What will the USDA’s new rules mean for small farms?
The USDA has proposed removing the burden of proof from farmers who wish to sue meat packers for unfair practices. Farmers and trade groups disagree on whether the proposed rule changes could harm or help small farmers.
With just weeks left in the Obama administration, the United States Department of Agriculture has proposed a set of three highly controversial rules the agency says will defend family farmers, but that some industry representatives say would do exactly the opposite.
The new rules, which have been under discussion for the entirety of President Obama’s presidency, address the way in which disputes between meat farmers and meat packers are negotiated under the Packers and Stockyard Act. Ostensibly, these rules are targeted at helping small farmers advocate for themselves in a world where meat packing firms wield influence over prices, stoke competition among producers, and manipulate other factors that cut into farmers' profits.
Although thousands of small farmers have supported the rule changes over the past eight years, industry trade groups say that the proposed changes could actually hurt small farmers by incentivizing greater meat packer control over growing practices as packing companies seek to avoid lawsuits.
"Farmers need to look at what the consequences of this rule will be. This is simple – meat packing companies are not going to open themselves up to exposure like this," National Pork Producers Council spokesman Dave Warner tells The Christian Science Monitor in a phone interview. "The little guy may have a hard time, and it could have the opposite effect than they think it is going to have."
The new regulations, collectively known as the Grain Inspection, Packers and Stockyards Administration (GIPSA) rules, consist of three separate stipulations. The first rule, known as the interim final rule, would open up meat packers to lawsuits in federal courts by farmers who allege that the meat packers are treating them unfairly. Previously, farmers and meat producers were required to prove that an unfair practice had market-wide repercussions in order to sue in federal court.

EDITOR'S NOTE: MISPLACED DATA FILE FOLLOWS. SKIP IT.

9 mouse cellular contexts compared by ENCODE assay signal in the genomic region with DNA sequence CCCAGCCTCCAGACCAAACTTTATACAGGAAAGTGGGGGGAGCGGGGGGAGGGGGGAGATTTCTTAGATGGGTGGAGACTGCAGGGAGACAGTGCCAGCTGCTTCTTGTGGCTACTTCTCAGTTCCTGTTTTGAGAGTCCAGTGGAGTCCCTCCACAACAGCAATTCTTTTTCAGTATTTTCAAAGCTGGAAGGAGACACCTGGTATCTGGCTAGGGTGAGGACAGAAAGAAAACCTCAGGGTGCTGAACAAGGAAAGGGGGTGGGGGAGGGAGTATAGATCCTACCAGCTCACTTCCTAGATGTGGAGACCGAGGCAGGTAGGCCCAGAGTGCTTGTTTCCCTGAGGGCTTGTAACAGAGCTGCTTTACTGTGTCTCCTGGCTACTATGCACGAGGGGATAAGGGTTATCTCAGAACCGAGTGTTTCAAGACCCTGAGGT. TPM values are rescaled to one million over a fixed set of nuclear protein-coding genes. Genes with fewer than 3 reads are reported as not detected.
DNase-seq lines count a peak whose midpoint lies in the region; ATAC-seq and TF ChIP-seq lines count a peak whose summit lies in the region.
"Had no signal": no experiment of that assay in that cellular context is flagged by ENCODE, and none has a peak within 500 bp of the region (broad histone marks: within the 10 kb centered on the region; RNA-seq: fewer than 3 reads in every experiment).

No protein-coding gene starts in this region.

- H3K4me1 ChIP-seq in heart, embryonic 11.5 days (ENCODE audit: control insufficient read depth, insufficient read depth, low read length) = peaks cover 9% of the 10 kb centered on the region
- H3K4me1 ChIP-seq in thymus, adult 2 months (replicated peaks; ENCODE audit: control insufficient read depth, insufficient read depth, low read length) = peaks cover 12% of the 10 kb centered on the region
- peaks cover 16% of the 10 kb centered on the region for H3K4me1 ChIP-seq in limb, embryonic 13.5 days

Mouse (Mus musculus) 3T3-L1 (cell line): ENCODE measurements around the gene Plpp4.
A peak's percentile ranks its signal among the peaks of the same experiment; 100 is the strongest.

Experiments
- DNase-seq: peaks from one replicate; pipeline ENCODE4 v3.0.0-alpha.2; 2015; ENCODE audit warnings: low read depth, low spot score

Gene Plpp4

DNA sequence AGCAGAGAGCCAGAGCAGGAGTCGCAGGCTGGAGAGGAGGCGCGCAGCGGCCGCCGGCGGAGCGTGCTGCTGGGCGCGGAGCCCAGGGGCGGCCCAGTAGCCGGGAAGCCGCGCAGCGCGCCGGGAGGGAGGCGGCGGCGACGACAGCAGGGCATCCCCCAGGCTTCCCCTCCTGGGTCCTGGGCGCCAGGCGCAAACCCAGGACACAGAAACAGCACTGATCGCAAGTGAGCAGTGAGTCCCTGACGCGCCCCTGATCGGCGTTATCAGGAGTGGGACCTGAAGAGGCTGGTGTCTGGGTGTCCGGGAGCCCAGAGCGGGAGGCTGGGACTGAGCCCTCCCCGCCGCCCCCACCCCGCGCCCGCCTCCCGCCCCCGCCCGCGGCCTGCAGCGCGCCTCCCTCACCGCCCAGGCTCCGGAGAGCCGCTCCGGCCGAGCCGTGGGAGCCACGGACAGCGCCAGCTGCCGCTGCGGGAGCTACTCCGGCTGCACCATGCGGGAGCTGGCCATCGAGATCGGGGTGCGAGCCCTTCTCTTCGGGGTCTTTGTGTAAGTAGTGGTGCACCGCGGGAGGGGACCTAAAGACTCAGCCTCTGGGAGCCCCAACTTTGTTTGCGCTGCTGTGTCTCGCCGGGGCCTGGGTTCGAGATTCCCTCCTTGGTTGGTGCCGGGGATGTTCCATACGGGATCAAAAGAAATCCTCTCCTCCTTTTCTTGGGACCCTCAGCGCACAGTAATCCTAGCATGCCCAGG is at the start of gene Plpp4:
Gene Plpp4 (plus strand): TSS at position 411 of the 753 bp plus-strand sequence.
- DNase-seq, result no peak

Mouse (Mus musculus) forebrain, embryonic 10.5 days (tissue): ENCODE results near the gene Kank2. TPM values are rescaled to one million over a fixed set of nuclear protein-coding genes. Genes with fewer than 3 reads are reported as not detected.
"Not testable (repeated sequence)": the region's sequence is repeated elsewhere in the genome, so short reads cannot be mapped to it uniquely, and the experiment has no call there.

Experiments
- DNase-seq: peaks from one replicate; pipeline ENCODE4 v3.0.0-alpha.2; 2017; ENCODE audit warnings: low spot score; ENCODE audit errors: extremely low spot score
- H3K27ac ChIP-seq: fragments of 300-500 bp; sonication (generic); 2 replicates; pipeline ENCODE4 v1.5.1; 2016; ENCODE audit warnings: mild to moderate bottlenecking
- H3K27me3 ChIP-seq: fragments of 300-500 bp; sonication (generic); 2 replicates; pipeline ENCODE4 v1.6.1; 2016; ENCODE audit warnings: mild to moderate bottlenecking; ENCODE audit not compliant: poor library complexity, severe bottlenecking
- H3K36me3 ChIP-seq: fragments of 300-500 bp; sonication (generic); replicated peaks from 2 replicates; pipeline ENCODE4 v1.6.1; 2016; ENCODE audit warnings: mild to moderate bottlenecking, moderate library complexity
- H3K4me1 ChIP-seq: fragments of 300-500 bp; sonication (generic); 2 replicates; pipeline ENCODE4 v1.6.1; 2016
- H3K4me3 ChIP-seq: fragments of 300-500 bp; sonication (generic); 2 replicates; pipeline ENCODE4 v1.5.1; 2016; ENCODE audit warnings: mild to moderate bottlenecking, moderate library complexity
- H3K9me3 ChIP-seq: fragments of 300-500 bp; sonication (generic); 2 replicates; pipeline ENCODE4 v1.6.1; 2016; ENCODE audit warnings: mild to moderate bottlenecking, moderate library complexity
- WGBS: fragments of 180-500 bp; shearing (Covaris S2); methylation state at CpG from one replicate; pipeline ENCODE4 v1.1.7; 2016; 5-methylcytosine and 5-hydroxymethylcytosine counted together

Industry trade groups such as the Pork Producers Council and the National Chicken Council say they are most concerned about this rule, as it could incentivize greater vertical integration in the meat industry and encourage litigiousness among farmers. Greater vertical integration in the meat industry would mean that fewer farmers would actually own the animals they sell to meat companies – instead, the packing companies would provide farmers with animals and supplies, while farmers would contribute the facilities and expertise.
The poultry industry is already highly vertically integrated, however, which is one of the reasons that the existing Packers and Stockyards Act initially came under scrutiny in 2008.
Departing Agriculture Secretary Tom Vilsack says that under the current laws, meat packers can operate with impunity because of the unnecessarily heavy burden of proof laid on farmers who hope to sue for unfair practices.